Rock Since the Bee Gees

City Paper

In an otherwise laudatory review of Wye Oak’s homecoming July show that ran on, something struck me as off: Our writer Brandon Soderberg declared the guitar is dead. That’s bullshit.

This was not meant as a literal statement, of course. Plenty of bands still wield the six-string and it’s unlikely to go away anytime soon. But it was an assertion that the most compelling music being made in 2014 comes from bands or artists outside the traditional four-piece rock ‘n’ roll format.

He’s right that there’s a lot of interesting, weird, forward-thinking music coming from outside this paradigm. But rest assured, the guitar is still very much alive.

While much of the narrative surrounding Wye Oak’s excellent fourth album “Shriek,” including a cover story in this paper, focuses on the band’s abandonment of the instrument for a more groove-heavy, electronic sound, the duo was more than happy to oblige the crowd at the July show with some of their loud-quiet-loud rock-centric standards. Songs like ‘Holy Holy’ and ‘For Prayer’ played a big part in the band’s rise in notoriety, here and elsewhere—they’re the “hits,” so to speak. Naturally, when the sold-out Metro Gallery crowd heard these songs, the concert-goers flipped their shit. The wailing chords cast the same spell that they’ve always had the ability to do. 

And there’s still plenty of bands tinkering with a Stratocaster and making it great. Not even a month after Soderberg’s live review ran, the always-terrific Spoon released its eighth album, “They Want My Soul.” Spoon has always been, as my one friend put it, a very “meat and potatoes” band, and yet it has continued to take these very basic ingredients and mixed them into a new, interesting recipe. As writer Dan Kois put it in his excellent New York Times profile of the band: “Riffs and instruments stand out in Spoon’s songs, individual sounds in empty space. The result is that their songs deliver a pure rush of musical elation, the distillation of rock music, in the way that sea-urchin foam on an avant-garde restaurant’s plate provides a diner with the essential flavor of ocean. Spoon delivers the power of familiar songs without actually sounding that much like other rock music at all.”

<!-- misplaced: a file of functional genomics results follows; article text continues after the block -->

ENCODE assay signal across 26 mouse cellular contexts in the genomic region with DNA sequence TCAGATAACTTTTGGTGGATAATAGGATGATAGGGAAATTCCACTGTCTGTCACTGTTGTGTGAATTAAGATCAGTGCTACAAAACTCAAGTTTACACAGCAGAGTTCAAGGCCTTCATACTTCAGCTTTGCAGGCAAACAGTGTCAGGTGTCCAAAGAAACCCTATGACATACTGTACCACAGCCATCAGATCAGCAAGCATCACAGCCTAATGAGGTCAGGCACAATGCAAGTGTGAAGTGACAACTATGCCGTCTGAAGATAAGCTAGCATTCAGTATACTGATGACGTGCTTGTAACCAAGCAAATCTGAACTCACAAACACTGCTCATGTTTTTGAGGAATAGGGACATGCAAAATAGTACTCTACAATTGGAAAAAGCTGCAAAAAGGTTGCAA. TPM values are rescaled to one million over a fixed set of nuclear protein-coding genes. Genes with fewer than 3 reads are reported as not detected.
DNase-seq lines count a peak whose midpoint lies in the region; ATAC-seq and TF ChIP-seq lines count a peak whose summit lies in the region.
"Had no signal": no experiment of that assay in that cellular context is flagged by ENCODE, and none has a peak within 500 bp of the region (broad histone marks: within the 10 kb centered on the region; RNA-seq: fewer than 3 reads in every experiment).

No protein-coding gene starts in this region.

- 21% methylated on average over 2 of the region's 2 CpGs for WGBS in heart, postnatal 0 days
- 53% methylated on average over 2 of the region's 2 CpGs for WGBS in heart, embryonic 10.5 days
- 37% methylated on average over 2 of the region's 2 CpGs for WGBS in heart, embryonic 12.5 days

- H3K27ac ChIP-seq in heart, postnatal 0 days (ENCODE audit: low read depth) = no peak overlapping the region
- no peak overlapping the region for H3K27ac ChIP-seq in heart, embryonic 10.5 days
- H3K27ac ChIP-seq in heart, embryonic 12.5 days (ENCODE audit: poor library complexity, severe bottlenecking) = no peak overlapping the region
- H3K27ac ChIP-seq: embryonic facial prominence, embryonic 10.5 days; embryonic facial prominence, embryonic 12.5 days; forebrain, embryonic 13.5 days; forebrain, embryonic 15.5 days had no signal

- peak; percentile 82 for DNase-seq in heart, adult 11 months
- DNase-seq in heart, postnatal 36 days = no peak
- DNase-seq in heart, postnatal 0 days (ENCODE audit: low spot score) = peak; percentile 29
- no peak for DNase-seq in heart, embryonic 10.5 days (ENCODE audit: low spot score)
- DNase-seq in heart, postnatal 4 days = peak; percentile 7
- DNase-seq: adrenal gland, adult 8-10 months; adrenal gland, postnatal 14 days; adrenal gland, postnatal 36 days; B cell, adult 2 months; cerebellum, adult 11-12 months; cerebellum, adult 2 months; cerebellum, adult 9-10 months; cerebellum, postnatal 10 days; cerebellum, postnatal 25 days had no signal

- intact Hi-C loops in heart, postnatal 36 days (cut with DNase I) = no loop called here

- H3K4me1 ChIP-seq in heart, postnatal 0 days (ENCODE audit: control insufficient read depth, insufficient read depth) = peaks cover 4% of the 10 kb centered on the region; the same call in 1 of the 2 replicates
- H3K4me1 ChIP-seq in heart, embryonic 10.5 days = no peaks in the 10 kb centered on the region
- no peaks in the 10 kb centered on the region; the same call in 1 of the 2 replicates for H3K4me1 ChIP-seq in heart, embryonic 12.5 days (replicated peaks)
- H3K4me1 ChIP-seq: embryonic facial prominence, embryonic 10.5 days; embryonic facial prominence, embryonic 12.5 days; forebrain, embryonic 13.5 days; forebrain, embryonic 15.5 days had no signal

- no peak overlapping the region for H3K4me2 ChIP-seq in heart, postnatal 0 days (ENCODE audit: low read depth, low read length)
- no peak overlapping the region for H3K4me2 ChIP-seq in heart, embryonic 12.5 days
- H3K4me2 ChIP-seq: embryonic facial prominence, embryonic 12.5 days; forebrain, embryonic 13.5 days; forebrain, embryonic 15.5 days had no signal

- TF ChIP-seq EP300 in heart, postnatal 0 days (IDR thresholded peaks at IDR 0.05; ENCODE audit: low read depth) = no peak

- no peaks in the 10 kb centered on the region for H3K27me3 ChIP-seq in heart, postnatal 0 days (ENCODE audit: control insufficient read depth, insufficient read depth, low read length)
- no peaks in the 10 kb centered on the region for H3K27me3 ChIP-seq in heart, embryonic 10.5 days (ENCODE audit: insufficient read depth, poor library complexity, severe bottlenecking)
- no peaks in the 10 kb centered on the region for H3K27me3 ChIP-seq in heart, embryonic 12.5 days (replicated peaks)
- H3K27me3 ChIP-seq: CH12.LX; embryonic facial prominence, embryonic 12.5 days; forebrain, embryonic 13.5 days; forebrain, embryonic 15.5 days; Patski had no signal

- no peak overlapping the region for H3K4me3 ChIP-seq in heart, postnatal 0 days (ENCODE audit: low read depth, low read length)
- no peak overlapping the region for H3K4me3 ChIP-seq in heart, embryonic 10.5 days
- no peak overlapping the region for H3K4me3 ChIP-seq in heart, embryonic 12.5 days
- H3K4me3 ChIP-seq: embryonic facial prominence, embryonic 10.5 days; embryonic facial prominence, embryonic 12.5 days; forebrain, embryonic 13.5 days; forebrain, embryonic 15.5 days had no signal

Naturally, there are plenty of bands in our own backyard that manage to do interesting things with your standard electric guitar. On their new single, ‘Hired Gun,’ heavy rockers Dope Body shed the glitchy effects of old for a crunchy, straight-forward garage sound, and the song totally rips. On a much different end of the spectrum, Alex Scally’s woozy surfy plucking has a dreamy, intoxicating effect that has ensnared listeners across the world. Shoegazers Wildhoney show there’s still beauty in a chaotic wall of harsh, shredding chords. 

That’s just scratching the surface. And while, like Soderberg, I enjoy finding bands that push for new sounds and formats,  there’s still something about a heavily distorted chord progression or a melodic jangly riff that catches the ear. As with any instrument—and this applies to the broader, non-musical definition of the word too—the object matters less than the artistry and creativity of the user. Musicians, especially here in Baltimore, have proven adept at twisting, contorting, and reshaping established norms. And then there are moments, like a new Spoon record or hearing Wye Oak run through old standards, that show the basics can still be just as alluring.

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